Break the law, motorbike gets crushed
Even more sense from the state run by morons panicking...
Shannon Willoughby, chief reporter | October 14th, 2013
State Attorney-General Jarrod Bleijie will today announce the government will change the law to destroy the bikes of those gang members charged with various offences in a bid to wipe out these "symbols of intimidation, fear and violence".
Under the changes, bikies who use their bike before during or after an offence will see their vehicle crushed in the same way serial hoons have their cars destroyed.
"Earlier this year, we implemented tough laws that meant serial hoons would have their cars crushed," said Mr Bleijie.
"We're now expanding that to the criminal motorcycle gangs and their bikes. If a criminal motorcycle gang member uses his or her bike before, during or after committing an offence, we'll immediately take it and crush it upon conviction," he said.
"We'll crush what has become a symbol of intimidation, fear and violence, just like we'll crush their criminal enterprises.
"Without their bike, they're just any other thug. They'll face losing their freedom and their pride and joy."
He said the laws -- which would target bikies charged with affray, evading police and other offences -- would only apply to bikies.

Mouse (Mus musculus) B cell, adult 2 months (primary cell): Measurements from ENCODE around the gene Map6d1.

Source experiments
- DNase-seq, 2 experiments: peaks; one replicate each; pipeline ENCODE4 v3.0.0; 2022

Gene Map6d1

"These laws will apply to only criminal motorcycle gang members. Law abiding riders have nothing to worry about," he said.
"We are serious about ridding Queensland of these criminal motorcycle gangs and we will do whatever's necessary to achieve that. We have already announced a raft of reforms that will assist us to achieve this goal."
The amendments are proposed to expand the impoundment regime to allow for the immediate seizure of the motor vehicle of a participant in a criminal organisation who commits a prescribed offence.
More offences that will lead to the impounding of bikes will be announced shortly, Mr Bleijie said.
The announcement to seize and destroy bikes comes as just days after the Bulletin revealed bikies will automatically be refused bail when they appear in court.
The tough reforms mean they will have to provide strong legal argument to be released from custody.